The Bill and Melinda Gates Foundation has approved $20 million in new monies toward the development of "golden rice" -- an untested, highly controversial GE (genetically engineered) crop that threatens biodiversity and risks bringing economic and ecological disaster to Asia's farms.
The leader of the Golden Rice project is Gerald Barry, previously director of research at Monsanto.
Sarojeni V. Rengam, executive director of Pesticide Action Network Asia and the Pacific (PAN AP), has called the rice a "Trojan horse." According to Rengam, the rice is "... a public relations stunt pulled by the agri-business corporations to garner acceptance of GE crops and food. The whole idea of GE seeds is to make money."
Food Freedom reports:
"Golden rice is a Trojan horse for pushing through GE-friendly biosafety regulations under the guise of humanitarian aid. Once in place, these regulations open the door for the biotech industry to bring in commercial, patented GE crops; USAID and Monsanto accomplished exactly this in Kenya with their sweet potato project."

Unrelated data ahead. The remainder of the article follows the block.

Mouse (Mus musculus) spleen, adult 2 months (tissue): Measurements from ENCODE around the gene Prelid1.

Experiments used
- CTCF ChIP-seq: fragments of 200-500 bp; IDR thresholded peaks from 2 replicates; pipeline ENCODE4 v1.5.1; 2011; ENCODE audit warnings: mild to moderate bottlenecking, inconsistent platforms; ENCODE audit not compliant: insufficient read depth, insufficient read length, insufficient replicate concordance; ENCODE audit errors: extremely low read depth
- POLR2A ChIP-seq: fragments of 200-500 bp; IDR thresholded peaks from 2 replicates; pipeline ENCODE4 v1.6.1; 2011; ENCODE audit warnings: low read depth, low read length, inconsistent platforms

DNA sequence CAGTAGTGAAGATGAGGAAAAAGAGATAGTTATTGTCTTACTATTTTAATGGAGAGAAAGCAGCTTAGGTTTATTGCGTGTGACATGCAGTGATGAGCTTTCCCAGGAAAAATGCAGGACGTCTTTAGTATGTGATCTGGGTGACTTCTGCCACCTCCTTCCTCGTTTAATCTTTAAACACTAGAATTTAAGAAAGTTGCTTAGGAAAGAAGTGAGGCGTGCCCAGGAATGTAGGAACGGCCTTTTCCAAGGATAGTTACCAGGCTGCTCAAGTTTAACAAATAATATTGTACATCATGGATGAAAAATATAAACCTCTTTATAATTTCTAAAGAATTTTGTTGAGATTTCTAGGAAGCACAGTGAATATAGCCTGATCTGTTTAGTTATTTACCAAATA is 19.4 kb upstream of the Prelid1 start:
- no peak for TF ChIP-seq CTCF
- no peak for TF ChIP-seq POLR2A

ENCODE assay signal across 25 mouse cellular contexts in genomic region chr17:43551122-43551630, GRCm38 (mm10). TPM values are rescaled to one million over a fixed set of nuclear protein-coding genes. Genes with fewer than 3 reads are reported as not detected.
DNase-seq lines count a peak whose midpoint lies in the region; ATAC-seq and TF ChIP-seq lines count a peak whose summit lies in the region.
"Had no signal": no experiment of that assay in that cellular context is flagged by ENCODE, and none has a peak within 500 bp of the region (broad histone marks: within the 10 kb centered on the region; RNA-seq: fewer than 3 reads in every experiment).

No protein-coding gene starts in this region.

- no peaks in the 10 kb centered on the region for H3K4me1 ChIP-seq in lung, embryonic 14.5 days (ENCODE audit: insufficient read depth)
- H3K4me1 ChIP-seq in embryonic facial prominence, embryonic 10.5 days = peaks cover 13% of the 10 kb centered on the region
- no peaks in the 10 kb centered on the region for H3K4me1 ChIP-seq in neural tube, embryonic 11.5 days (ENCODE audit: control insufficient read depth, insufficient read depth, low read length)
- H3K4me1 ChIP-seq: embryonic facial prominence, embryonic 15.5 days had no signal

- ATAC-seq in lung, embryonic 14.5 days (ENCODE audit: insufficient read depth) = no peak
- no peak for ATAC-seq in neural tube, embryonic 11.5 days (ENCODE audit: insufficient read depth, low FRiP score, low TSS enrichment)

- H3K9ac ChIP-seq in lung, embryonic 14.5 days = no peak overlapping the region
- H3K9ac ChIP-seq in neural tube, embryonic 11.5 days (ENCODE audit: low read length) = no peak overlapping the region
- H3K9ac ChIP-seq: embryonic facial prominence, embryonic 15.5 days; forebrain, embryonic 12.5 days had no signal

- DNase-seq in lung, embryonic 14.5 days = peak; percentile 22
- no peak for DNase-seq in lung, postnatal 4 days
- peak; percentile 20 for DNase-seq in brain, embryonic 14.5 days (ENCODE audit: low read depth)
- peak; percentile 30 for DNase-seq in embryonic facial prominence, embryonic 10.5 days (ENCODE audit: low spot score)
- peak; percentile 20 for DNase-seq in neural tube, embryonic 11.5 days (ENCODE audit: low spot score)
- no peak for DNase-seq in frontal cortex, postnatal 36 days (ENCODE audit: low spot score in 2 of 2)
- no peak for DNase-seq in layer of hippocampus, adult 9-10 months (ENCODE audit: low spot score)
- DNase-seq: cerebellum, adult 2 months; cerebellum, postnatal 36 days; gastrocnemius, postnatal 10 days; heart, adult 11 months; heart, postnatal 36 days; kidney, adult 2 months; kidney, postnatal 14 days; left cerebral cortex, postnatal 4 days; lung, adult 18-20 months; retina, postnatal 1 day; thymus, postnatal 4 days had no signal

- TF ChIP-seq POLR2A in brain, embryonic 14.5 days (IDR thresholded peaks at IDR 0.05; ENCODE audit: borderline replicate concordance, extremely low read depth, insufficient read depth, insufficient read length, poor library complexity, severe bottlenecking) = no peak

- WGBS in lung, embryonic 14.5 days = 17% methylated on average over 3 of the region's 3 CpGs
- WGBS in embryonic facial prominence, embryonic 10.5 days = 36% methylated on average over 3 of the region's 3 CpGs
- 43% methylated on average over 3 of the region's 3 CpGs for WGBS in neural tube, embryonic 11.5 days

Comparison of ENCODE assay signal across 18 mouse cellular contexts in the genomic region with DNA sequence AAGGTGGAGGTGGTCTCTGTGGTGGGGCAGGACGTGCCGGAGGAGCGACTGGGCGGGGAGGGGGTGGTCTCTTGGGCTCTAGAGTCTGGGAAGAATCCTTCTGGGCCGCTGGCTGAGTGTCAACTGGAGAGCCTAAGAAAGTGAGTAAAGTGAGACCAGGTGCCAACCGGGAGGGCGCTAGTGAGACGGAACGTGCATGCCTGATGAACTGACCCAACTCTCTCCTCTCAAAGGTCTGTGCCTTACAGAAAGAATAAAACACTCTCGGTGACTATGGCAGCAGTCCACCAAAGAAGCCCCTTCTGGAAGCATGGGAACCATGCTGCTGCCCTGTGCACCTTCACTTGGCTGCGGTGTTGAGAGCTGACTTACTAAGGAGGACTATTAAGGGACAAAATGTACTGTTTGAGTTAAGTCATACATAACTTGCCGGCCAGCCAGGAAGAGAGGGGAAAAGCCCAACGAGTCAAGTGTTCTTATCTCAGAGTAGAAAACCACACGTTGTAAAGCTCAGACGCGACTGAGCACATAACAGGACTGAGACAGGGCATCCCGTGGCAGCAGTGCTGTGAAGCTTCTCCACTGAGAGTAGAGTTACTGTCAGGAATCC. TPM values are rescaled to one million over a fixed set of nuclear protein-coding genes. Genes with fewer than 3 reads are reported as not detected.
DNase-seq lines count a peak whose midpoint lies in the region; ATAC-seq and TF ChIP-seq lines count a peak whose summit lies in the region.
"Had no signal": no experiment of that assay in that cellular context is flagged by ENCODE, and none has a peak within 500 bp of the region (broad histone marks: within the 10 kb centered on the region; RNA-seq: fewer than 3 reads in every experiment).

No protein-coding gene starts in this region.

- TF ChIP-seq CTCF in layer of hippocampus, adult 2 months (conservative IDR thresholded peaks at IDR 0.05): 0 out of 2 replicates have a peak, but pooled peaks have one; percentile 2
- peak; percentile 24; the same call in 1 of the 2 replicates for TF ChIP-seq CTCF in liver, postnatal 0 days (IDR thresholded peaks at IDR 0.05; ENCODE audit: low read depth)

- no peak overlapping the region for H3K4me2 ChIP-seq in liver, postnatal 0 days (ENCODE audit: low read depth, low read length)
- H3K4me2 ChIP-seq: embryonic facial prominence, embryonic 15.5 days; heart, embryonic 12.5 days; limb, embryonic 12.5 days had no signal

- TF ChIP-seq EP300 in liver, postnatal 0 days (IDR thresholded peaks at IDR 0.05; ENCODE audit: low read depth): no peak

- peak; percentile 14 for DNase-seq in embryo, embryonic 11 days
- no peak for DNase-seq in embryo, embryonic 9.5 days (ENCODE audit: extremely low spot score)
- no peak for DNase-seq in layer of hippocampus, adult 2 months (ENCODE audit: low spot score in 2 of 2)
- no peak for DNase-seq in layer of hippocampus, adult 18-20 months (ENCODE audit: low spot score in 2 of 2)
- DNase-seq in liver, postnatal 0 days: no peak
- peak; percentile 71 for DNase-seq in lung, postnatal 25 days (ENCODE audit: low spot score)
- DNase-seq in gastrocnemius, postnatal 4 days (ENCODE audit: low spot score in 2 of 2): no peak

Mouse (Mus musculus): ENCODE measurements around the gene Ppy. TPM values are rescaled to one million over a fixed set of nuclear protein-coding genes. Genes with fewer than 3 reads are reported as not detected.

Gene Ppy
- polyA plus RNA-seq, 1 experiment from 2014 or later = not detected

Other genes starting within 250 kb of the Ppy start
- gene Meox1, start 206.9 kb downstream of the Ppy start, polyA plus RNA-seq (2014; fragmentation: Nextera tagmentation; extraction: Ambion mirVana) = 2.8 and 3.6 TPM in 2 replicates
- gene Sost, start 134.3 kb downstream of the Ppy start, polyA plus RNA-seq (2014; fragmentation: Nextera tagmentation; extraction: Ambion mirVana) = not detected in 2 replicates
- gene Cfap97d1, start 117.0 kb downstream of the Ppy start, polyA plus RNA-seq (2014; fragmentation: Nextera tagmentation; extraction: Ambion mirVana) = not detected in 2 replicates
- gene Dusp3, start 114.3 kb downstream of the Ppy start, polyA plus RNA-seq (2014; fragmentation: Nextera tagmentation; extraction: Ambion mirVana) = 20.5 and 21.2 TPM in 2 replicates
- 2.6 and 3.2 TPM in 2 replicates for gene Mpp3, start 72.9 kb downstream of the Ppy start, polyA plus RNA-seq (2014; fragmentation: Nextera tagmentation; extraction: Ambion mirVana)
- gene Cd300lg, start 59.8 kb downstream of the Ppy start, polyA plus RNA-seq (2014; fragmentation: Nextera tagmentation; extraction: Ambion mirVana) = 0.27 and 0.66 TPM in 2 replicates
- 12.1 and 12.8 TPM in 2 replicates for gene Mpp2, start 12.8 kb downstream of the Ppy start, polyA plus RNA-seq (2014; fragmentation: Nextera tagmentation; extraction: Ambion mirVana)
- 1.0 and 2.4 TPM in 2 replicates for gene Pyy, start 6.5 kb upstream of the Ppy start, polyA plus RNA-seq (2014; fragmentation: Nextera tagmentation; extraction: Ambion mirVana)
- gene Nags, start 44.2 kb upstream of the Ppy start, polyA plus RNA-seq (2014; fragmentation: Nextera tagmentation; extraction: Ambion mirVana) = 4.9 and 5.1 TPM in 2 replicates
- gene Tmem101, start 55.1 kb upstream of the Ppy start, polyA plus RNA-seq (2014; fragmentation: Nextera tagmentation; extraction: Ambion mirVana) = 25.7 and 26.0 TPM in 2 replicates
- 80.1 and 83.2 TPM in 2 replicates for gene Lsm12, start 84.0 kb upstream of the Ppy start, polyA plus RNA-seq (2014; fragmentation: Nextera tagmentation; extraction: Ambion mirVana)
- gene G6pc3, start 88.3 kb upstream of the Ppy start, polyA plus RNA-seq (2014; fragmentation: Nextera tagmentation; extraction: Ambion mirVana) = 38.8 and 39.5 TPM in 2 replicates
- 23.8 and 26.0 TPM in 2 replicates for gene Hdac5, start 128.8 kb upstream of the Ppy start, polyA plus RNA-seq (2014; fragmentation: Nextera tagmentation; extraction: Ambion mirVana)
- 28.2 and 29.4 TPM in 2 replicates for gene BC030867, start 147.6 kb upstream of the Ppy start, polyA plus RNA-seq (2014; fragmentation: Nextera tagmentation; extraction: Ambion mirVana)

In Thailand at least, however, a little known and unpublicized agricultural policy protects Thai rice from the risks of GMO's. The Thai Ministry of Agriculture's "Rice Strategy" is a master plan committed to strengthening the nation's rice production while promoting farmers' livelihoods and consumer confidence -- which includes keeping Thai rice GMO (genetically modified organism)-free.
Adding to the risks of GE crops is Monsanto's Roundup, the world's best-selling herbicide that is made to be partnered with GE Roundup Ready crops. According to a new report, regulators have known for years that Roundup causes birth defects.
Regulators were apparently aware as long ago as 1980 that glyphosate, the active chemical ingredient of Roundup, caused birth defects in lab animals. However, the information was not made public. Instead, regulators misled the public about glyphosate's safety.
According to the Huffington Post:
"... [A]s recently as last year, the German Federal Office for Consumer Protection and Food Safety, the German government body dealing with the glyphosate review, told the European Commission that there was no evidence glyphosate causes birth defects ...
Although glyphosate was originally due to be reviewed in 2012, the Commission decided late last year not to bring the review forward, instead delaying it until 2015. The chemical will not be reviewed under more stringent, up-to-date standards until 2030."